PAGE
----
February 16, 2018
The headline in an article quoting Postmaster General Megan Brennan on the Federal News Radio website this week: “Postal Service: ‘Flawed business model’ to blame for first-quarter loss.” We have been hearing that the USPS “business model” is broken, flawed, unsustainable, or obsolete for many years. The conclusion dates back to at least eight years ago to March 2010 when the USPS issued a report: “Ensuring a Viable Postal Service for America: An Action Plan for the Future.”
What is the “business model” that everyone is talking about? Arguably, our 242-year-old post office had a successful “business model” for about 30 years: the 1970’s, 80’s, and 90’s. With the Postal Reorganization Act of 1970, the name was changed to the United States Postal Service and revenue was to make USPS largely self-sustaining through postage. Governance was changed to the Board of Governors, the Postal Rate Commission regulated pricing based on costs, and 80 percent of postal costs were determined through nonpublic collective bargaining with unions.
How did the “business model” work well for three decades? The creators of the Postal Reorganization Act of 1970 had perfect timing. The USPS business model really only worked during a period of superhuman growth in mail volume. Most attribute the unusual growth rate to the takeoff of both direct mail marketing and private sector work-sharing with the USPS. But a business model that only works with the steepness of the volume curve for those three decades obviously is not a sustainable business model.
Indeed, the steepness of the curve in the 70’s, 80’s, and 90’s can be viewed as an aberration rather than a norm that we could expect to continue.
Why does the USPS business model depend so much on such rapid volume growth? Because the growth of this high-volume, low-cost per-piece product must outpace the 80 percent labor-intensity of USPS.
A goal of most currently successful business models is to compete by, among other things, bringing and keeping costs as low as possible. They do this through strategies such as automation, self-service, innovation, robotics, downsizing, outsourcing, reducing or limiting compensation, and global supply management. But businesses that rely on human work in fixed locations as their primary mode of operation have limitations in their access to these strategies. In the three decades of amazing mail volume growth, USPS was able to prosper because extreme volume growth covered ever-increasing labor-intensity costs.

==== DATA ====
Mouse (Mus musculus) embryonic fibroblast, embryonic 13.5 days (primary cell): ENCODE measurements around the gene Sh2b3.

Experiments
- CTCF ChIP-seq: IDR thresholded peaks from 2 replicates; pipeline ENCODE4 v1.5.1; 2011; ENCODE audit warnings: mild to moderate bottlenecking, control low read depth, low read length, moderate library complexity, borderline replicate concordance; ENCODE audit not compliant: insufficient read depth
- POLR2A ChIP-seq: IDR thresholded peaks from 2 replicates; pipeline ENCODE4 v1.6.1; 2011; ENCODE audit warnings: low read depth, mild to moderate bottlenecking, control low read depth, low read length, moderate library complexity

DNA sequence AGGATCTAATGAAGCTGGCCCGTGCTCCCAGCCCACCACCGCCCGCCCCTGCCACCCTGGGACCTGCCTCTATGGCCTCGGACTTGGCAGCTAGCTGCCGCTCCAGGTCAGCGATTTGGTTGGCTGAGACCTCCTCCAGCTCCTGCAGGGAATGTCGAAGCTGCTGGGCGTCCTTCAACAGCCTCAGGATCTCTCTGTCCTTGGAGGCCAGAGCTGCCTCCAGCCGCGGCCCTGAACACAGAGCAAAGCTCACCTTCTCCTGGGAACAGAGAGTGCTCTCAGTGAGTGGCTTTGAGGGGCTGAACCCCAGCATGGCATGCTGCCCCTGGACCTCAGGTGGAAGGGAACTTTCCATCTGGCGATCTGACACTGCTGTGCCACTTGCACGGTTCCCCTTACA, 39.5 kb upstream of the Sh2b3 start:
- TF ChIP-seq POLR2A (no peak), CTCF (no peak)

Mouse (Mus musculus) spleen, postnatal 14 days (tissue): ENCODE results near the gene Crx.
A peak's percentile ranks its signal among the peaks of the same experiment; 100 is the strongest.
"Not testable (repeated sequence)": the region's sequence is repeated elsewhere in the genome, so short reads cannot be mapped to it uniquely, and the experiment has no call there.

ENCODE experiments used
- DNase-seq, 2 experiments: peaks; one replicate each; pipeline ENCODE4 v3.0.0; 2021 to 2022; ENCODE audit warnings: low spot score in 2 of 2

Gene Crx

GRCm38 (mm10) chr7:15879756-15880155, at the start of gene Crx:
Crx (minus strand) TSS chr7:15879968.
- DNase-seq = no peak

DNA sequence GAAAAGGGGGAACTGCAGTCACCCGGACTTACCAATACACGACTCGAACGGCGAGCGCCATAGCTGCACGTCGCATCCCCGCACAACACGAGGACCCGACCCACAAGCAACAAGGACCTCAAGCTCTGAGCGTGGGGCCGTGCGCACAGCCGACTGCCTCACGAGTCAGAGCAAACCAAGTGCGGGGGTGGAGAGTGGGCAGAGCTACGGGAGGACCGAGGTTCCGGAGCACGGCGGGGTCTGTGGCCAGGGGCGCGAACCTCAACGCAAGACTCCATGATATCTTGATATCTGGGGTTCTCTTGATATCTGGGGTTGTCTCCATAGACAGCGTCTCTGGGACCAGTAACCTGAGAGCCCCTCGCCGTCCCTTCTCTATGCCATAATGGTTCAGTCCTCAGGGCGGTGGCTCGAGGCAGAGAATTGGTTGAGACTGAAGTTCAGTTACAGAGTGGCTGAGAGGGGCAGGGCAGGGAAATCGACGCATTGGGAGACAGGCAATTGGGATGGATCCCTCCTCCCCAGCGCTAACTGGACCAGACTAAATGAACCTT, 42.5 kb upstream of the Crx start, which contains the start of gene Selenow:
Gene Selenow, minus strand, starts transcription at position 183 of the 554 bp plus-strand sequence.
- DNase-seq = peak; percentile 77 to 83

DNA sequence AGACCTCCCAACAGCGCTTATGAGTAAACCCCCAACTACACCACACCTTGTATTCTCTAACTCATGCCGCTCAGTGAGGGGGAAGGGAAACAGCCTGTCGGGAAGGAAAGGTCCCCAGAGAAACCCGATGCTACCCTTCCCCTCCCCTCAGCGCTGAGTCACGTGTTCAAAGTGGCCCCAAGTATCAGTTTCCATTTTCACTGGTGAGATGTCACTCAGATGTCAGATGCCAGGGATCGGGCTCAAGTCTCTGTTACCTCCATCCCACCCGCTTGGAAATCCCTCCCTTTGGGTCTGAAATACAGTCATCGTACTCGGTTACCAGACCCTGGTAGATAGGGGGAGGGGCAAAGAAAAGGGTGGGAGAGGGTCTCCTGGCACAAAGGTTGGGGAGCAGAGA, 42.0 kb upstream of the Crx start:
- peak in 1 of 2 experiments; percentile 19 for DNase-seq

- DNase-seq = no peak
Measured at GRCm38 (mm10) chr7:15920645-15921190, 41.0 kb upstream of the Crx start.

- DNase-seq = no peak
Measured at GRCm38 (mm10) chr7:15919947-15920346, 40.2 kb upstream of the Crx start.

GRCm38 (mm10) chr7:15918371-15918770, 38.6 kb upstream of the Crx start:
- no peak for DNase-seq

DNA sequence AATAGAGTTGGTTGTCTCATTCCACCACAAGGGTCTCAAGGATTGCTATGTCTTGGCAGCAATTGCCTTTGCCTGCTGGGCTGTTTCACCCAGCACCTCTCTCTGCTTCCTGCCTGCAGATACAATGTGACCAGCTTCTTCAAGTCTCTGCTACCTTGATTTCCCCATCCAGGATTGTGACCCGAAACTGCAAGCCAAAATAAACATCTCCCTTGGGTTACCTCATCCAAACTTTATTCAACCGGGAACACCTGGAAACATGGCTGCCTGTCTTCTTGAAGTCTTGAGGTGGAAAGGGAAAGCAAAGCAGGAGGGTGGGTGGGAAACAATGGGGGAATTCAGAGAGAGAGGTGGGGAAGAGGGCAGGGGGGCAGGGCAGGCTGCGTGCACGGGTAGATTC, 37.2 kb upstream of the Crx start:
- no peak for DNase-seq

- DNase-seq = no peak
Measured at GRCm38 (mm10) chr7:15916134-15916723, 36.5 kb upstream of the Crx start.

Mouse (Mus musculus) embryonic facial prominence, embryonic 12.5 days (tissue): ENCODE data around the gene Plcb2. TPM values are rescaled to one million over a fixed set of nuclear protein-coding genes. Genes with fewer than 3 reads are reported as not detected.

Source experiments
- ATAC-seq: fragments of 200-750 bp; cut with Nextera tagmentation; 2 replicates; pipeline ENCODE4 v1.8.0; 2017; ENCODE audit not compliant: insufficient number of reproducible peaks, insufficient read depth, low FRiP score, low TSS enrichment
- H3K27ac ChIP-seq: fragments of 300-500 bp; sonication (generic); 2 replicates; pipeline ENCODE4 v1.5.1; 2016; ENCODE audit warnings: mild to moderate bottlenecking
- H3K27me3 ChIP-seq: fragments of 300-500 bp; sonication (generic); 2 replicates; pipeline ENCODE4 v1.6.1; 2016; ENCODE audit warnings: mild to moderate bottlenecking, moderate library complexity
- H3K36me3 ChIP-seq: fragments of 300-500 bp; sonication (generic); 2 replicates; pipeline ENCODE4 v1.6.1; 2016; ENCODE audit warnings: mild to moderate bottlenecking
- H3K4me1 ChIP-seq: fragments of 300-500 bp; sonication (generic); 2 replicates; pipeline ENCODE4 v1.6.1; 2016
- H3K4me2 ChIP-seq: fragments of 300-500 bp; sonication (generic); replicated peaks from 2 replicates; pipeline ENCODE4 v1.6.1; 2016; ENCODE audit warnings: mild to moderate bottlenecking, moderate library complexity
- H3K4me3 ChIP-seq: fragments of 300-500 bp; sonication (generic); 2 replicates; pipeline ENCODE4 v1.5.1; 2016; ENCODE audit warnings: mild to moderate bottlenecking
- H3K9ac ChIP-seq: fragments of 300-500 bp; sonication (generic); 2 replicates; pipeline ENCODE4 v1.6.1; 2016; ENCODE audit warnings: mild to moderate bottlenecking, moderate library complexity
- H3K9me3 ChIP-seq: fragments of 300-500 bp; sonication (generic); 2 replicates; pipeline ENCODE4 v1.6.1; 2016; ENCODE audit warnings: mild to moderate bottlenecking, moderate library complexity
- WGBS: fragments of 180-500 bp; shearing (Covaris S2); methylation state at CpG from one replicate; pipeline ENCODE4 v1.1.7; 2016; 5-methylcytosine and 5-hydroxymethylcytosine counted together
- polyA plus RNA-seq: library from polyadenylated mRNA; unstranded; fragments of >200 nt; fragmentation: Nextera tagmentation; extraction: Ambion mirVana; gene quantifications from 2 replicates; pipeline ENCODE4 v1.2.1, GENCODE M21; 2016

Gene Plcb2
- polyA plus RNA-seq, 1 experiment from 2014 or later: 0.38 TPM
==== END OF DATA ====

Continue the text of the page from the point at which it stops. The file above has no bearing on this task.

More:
Concurrent with rapid growth was an also unsustainable culture of not worrying too much about controlling costs or growing business through marketing and product innovation. If people were going to mail what they were going to mail, and they had few or no alternatives, why worry too much? The culture was reinforced and enabled by a triannual cost-of-service rate increase process. Why innovate, introduce new products, take out costs, if success only means a lower revenue requirement in the next rate case? And profits were not retained anyway.
The Postal Accountability and Enhancement Act (PAEA) of 2006 aimed to change the culture by changing the incentives. Prices would be set by the Postal Service as long as each class of mail did not rise faster than the general rate of inflation as measured by the Consumer Price Index. And the USPS was allowed, but not required, to retain any net profits it would make. The goal was to align the USPS with the private sector business norm of competing by bringing and keeping costs as low as possible and innovating in pricing and products.
Postal Service leadership embraced the change for a short period of time, until the financial meltdown and recession of 2007-2009. The management abandonment of the PAEA model was memorialized in the March 2010 USPS Action Plan.
The 2010 USPS Action Plan for the Future specifically identified the broken “business model” and the need to make changes in a declining volume environment. But, the 2010 report did not really define or advocate a new business model for the Postal Service. The report eight years ago started a process that continues today.
Instead of proposing a new business model, the USPS approach asks for more management “flexibility” and a laundry list of assistance from Congress and the regulator. It is really a list of things to do to try to make the current business model work better. And the list from eight years ago is very familiar to anyone following the USPS.
Below is the executive summary of the report (emphasis added), which said that the old business model worked because of growing mail volume, without which the new business model requires greater flexibility.
For over 200 years, the Postal Service has fulfilled its mission to deliver trusted, affordable service to the nation. Its business model worked well because mail volume increased steadily as the nation grew. In recent years, however, as customer preferences have rapidly evolved and new technology has changed how Americans communicate and transact business, the model has faltered. Mail volume, instead of increasing, is declining dramatically, even as the cost of delivering mail to an expanding number of addresses continues to grow. As a result, the Postal Service’s ongoing ability to finance universal service is at great risk.
In the face of these challenges, the Postal Service has responded aggressively, saving over $1 billion every year since 2001, including $6.1 billion savings in 2009 alone. Yet these savings are not sufficient to counter underlying shifts in the business of mail. A loss of more than $7 billion is projected for 2010, and with current trends expected to worsen over the decade, the Postal Service will be pushed more deeply into crisis. Without fundamental change, cumulative losses could reach more than $238 billion by 2020.